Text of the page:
An extraordinarily compassionate and wise novel, Mary Coin imagines the life of Dorothea Lange’s iconic “Migrant Mother.” What emerges, in Silver’s nuanced, resonant telling, is a poignant exploration of a single life that touches many others, and a powerful, moving portrait of America during the Great Depression. Silver is one of those preternaturally gifted writers who can with the lightest of touches make the reader enter a world that feels as fully real as the one around us.
Transfixing… Silver intricately links the three characters, creating a raw and emotional tale that leaves readers with a lingering question: Do photographs illuminate or blur the truth?
[MARY COIN] is a skillful, delicate apprehension of that photograph and its moment in history… The two female leads seem deep and real in Silver’s fictionalization, strong in different but crucial ways… Silver is the right writer for their story. She’s a fine, delicate stylist, with an aphoristic style that fills even simple moments with meaning.
Silver…is a marvelous writer, capable of stirring profound emotions one moment, intellectual reflection the next.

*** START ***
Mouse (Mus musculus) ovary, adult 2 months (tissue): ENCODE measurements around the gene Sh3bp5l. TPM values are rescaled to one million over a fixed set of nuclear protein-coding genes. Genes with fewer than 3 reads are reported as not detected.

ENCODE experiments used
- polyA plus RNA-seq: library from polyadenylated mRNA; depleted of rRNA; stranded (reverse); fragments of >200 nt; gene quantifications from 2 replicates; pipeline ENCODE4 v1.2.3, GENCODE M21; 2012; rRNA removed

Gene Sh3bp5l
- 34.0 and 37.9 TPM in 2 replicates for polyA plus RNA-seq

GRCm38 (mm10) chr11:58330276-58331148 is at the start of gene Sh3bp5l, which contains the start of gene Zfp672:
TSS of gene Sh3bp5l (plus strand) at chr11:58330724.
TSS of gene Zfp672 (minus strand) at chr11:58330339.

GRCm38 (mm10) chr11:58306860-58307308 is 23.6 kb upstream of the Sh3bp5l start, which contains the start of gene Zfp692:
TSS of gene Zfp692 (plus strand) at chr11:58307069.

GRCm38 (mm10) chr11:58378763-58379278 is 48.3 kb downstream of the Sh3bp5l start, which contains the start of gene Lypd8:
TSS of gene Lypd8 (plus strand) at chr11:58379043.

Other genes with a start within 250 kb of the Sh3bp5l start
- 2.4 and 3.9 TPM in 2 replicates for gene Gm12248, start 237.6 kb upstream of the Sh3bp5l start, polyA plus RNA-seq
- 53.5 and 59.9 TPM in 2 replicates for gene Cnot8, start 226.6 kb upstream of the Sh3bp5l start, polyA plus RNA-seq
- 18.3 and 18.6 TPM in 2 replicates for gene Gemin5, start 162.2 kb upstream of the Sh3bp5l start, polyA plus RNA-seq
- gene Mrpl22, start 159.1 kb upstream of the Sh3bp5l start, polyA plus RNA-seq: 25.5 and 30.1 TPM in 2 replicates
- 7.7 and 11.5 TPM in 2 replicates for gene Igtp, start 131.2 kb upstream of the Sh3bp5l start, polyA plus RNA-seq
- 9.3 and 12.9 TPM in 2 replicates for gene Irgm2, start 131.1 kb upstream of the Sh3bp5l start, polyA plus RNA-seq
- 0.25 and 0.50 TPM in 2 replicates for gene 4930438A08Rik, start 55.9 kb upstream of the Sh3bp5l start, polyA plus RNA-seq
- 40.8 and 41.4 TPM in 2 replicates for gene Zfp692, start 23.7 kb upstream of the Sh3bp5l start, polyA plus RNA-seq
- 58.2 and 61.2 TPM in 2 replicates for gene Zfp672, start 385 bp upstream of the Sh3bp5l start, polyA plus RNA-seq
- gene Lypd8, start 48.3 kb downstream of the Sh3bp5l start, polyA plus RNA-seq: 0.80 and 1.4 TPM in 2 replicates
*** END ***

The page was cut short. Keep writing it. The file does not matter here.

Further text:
Mary Coin is as expertly cropped and framed as a fine photographic print.
Dorothea Lange’s iconic “Migrant Mother,” a photo of a weary young woman with her children, came to encapsulate the quiet desperation of the Depression era. Silver’s arresting novel imagines the lives of the women behind the famous portrait. Mary, a struggling mother, and Vera Dare, an ambitious photographer.
What sets Mary Coin apart…is that Mary’s life pulses with real and relatable humanity before and after her moment as an artistic subject… What Silver ultimately does in creating characters rather than extrapolating icons is in line with Auden’s poem “Musee des Beaux Arts,” in which he writes about what happens at the margins or beyond the frame of a Breughel painting. “[W]hen the aged are reverently, passionately waiting / For the miraculous birth, there always must be / Children who did not specially want it to happen, skating / On a pond at the edge of the wood.” Mary Coin is set, to its credit, on the edge of the wood.
Mesmerizing… the acclaimed author’s best work to date
MARY COIN is a well-written, powerfully quiet, and haunting novel. Marisa Silver lovingly and painstakingly brings to life those who were behind the photograph of a woman whose expression of desperation and pain etched on her face still speaks to us almost a century later.
Mary Coin is a moving, beautiful companion to “Migrant Mother.” Once you read it, you will never look at the famed photograph the same way again.